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IN: En Banc Seventh Circuit Hears Challenge to Indiana Sex Offender Registry Law

[ – 5/20/21]

Indiana argued before the full Seventh Circuit on Thursday that state law does not place unfair registration requirements on sex offenders moving to the Hoosier State.

At issue is a provision of the Indiana Sex Offender Registry Act requiring people convicted of sex offenses who relocate to Indiana to register as sex offenders, even if the crime was committed before the law was passed. The plaintiffs are challenging its retroactive application.

The requirement creates a situation where an Indiana resident who was not required register as a sex offender would have to register if they moved out of state and then chose to move back because they had a past conviction.

In January, a split three-judge panel of the Seventh Circuit issued a ruling that upheld a lower court ruling and found that the registry requirement is unconstitutional because it creates two classes of citizens upon which it imposes a different set of rules.

“The other jurisdiction requirement of Indiana’s SORA imposes a duty to register and its attendant burdens upon a relocating citizen that it would not impose upon a lifelong Indiana resident. The privileges or immunities clause of the Fourteenth Amendment prohibits this differential treatment,” wrote U.S. Circuit Judge Ilana Rovner, a George H.W. Bush appointee, who authored the majority’s opinion.

However, the state disagreed with the split panel’s decision and asked for the case to be heard in front of the en banc Seventh Circuit.

Read the full article


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The duty to register by providing the eclectic mass of data demanded by state is plain indentured servitude to state property. Free men are paid wages to maintain property.
That is the difference between having a database versus the plain human life enslavement to the upkeep of same. Pretending the original intent of this plain indenture to the property lacked animus even in the face of plain identified ex post language in state statute is a case of an disingenuous intellectual blindness for the sake of court popularity. NO ONE but tyrants benefits from ignoring constitutional right on a mass scale. Yet, it happened! All of course wrought from the unique advantages of the database and the commoditization of personal information data.

IMO the Rehnquist court’s references to “procedural due process” as a ” bootless exercise” CONNECTICUT DPS03 was an obvious abandonment of the court’s duty hard won via Marbury v. Madison. Nevertheless, those words are in published opinion and reflects the court’s lack of faith in the criminal process itself. Similar to the innocent man who pleads guilty to a crime he did not commit, because the trial process for him too was perceived a bootless exercise.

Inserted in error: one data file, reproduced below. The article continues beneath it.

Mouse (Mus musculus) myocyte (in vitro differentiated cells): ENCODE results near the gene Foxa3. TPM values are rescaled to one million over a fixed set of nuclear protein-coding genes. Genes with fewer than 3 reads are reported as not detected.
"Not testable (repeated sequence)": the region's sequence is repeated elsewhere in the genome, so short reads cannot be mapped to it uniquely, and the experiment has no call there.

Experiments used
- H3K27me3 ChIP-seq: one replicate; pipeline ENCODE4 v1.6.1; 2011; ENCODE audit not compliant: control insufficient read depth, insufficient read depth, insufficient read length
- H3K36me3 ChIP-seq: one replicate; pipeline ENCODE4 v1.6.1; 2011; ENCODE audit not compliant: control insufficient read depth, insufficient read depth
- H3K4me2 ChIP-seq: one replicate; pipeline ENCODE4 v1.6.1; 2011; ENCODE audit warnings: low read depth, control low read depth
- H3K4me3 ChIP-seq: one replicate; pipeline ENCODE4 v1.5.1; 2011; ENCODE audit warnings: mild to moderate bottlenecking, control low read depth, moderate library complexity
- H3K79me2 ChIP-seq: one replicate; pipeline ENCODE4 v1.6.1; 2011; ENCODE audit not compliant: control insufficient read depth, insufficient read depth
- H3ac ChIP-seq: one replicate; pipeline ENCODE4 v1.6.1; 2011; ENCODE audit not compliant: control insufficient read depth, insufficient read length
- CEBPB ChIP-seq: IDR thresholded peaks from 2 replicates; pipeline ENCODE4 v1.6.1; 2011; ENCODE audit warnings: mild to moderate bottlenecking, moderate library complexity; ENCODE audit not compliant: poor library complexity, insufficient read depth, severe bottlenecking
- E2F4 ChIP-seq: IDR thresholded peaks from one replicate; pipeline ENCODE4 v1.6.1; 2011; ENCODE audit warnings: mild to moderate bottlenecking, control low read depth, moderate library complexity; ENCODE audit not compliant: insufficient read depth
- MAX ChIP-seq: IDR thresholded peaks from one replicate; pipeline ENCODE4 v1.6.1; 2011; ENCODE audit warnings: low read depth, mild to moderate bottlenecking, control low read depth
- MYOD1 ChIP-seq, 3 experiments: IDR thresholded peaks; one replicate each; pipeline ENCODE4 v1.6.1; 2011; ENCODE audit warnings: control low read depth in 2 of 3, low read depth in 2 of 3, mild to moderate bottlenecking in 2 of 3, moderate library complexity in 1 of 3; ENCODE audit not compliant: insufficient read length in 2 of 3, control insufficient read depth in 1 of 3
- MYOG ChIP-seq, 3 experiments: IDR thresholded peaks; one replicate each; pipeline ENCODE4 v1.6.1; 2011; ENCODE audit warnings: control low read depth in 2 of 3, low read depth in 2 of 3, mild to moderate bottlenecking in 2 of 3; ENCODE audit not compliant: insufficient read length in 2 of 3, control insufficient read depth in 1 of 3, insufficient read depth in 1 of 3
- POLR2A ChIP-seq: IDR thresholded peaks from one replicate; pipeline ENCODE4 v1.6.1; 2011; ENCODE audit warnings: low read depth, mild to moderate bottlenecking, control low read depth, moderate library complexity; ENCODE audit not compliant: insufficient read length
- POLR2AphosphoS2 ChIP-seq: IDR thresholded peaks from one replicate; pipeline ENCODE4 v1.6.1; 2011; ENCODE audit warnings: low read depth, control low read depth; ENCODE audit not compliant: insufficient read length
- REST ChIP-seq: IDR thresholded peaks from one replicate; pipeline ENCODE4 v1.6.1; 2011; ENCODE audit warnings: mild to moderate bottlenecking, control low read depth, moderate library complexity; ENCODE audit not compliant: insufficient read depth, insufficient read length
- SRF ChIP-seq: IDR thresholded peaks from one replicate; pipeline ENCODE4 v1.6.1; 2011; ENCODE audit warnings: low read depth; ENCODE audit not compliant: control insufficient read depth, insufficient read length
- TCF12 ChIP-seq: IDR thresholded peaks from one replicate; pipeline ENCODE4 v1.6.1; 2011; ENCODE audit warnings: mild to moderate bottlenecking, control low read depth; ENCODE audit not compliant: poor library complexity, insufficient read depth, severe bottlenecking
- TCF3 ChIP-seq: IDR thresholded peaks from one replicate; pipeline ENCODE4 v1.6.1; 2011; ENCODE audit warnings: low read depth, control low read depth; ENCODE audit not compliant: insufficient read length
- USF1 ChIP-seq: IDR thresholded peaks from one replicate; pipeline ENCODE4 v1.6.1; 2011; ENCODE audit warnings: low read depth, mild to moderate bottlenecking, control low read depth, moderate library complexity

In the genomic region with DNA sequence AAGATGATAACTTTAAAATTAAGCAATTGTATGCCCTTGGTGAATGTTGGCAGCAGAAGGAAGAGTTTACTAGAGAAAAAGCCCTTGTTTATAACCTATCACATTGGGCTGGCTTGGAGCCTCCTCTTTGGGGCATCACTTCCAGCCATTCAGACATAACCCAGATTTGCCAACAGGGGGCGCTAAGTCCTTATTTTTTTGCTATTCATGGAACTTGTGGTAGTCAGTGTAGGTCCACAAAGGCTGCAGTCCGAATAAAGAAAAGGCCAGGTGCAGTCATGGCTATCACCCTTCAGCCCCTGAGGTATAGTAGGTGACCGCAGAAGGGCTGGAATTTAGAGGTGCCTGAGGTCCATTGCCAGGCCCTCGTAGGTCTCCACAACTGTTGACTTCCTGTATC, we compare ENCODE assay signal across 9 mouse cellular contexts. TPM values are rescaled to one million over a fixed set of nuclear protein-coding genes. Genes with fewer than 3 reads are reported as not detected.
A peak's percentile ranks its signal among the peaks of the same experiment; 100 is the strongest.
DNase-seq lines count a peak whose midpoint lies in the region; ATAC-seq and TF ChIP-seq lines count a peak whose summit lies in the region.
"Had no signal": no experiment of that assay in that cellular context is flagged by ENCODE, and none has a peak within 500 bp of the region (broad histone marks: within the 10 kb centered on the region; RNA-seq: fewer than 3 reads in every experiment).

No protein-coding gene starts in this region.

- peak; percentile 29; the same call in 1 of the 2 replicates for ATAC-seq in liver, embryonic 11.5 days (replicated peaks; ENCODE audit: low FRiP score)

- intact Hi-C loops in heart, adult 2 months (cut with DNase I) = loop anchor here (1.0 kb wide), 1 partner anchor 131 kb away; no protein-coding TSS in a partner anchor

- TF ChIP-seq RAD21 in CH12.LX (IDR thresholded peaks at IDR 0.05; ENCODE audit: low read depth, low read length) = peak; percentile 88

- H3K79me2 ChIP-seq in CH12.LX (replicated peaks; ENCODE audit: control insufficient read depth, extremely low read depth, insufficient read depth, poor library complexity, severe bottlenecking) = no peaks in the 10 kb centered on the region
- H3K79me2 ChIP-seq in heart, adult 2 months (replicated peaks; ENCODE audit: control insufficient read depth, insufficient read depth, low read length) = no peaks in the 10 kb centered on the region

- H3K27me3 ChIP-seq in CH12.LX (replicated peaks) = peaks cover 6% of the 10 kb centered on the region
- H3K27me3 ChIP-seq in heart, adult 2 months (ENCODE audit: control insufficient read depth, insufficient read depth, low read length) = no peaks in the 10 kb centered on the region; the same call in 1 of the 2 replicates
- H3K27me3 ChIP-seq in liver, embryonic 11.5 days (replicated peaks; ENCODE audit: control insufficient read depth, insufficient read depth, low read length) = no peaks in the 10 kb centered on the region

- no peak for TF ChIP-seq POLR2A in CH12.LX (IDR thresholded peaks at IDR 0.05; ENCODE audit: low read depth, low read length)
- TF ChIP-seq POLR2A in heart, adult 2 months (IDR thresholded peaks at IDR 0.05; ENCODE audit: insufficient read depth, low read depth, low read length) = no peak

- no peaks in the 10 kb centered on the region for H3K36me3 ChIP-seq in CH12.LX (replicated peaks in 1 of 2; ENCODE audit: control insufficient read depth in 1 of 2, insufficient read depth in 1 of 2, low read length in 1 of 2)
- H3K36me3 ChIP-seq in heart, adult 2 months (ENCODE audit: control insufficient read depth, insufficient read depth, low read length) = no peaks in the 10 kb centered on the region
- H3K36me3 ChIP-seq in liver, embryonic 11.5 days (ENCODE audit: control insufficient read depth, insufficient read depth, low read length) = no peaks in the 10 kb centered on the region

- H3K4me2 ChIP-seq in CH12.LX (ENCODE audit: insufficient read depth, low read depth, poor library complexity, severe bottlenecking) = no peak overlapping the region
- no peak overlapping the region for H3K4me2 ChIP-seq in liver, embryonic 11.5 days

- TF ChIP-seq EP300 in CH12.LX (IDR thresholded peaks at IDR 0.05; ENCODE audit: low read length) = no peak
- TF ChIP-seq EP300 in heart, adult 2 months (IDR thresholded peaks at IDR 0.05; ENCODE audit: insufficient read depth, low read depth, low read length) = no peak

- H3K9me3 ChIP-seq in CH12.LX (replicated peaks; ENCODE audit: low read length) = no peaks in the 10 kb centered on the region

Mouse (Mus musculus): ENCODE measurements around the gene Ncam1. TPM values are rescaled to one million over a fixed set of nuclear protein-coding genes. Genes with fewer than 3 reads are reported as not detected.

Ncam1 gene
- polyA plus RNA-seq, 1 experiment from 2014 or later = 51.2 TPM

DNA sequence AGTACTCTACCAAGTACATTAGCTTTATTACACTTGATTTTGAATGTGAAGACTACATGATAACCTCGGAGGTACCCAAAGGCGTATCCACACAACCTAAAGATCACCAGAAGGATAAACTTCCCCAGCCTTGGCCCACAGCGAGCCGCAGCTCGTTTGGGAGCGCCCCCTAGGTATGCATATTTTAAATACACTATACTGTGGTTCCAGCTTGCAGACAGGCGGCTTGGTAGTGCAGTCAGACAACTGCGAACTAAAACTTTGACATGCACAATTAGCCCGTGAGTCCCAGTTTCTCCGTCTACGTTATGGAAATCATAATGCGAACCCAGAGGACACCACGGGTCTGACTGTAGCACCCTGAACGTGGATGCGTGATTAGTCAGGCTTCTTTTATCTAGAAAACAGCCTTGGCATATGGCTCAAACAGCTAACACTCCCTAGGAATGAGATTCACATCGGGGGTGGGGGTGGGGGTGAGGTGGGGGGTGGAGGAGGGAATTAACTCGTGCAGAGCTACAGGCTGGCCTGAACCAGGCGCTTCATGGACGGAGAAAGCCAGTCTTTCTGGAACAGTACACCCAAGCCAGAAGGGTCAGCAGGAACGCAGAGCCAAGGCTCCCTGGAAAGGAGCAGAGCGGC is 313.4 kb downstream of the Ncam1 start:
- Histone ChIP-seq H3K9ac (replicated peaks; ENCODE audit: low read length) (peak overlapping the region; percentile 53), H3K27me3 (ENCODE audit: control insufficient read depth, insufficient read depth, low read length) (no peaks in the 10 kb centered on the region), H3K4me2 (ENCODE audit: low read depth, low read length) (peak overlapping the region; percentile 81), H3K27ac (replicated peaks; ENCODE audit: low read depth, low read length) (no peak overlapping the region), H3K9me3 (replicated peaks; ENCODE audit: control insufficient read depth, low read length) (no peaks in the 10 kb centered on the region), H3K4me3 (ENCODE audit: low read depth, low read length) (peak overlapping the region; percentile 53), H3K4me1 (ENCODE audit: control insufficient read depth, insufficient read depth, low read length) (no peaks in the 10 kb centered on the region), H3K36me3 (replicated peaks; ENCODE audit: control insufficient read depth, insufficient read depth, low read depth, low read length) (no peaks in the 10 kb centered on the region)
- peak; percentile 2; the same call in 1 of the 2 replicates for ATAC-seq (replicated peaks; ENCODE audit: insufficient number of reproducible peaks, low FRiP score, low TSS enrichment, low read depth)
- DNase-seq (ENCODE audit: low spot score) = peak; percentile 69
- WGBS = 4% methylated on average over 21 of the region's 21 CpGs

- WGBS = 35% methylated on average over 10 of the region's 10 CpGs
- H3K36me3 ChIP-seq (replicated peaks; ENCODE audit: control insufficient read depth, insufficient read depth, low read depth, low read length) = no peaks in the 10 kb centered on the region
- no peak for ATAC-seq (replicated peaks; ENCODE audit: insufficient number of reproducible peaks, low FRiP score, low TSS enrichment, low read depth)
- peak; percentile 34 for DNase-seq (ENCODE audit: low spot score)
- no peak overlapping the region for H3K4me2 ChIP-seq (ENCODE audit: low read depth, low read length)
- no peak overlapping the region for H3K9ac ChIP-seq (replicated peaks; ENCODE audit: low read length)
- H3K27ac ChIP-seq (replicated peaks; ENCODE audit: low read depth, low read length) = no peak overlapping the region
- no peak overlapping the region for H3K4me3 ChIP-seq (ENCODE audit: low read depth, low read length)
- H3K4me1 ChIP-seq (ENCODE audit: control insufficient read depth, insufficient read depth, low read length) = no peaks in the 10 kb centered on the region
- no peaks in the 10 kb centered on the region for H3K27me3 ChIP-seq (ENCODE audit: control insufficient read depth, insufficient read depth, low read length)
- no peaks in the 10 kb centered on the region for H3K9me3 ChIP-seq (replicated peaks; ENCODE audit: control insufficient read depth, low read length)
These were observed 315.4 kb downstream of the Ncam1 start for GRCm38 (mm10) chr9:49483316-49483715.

Interstate and international travel in the sex offenders context illiterates nicely how misuse of the database infrastructure in question both overrs jurisdictional concerns and simultaneously imparting affirmative restraint to procedural process where all sides (parties) are represented. The basis for the 9-0 DPS decision was the fact state had obtained standard civil waiver from all of the plaintiffs. Those cases also contemplated only the singular state question and context. The multi and bistate transactions necessarily requires comparing individual state laws to one another and thereby reasonable need for a defense attorney for a balanced check on the administrative power.

All these different states’ Registration laws are so f’ked up! They’re the delirium dreams of loser lawmakers.
“Well, your honors, if they were to move back to Buttscratch, Indiana on a Tuesday or Thursday, they’d be required to register because both days begin with the letter ‘T’. Whereas, had they moved to the next town over, Dogbreath, on a Saturday or Sunday – days which both begin with an ‘S’, then clearly no registration would be required. Unless, they had the middle name ‘Wilbur’ or ‘Winston’. In which case, registration is again required. Clear as day, you honors!” 🙄

It’s the endless proliferation of legal landmines, regulatory “gotchas” intended to keep one constantly unsure, constantly restrained for fear of a false footfall or inadvertent omission.

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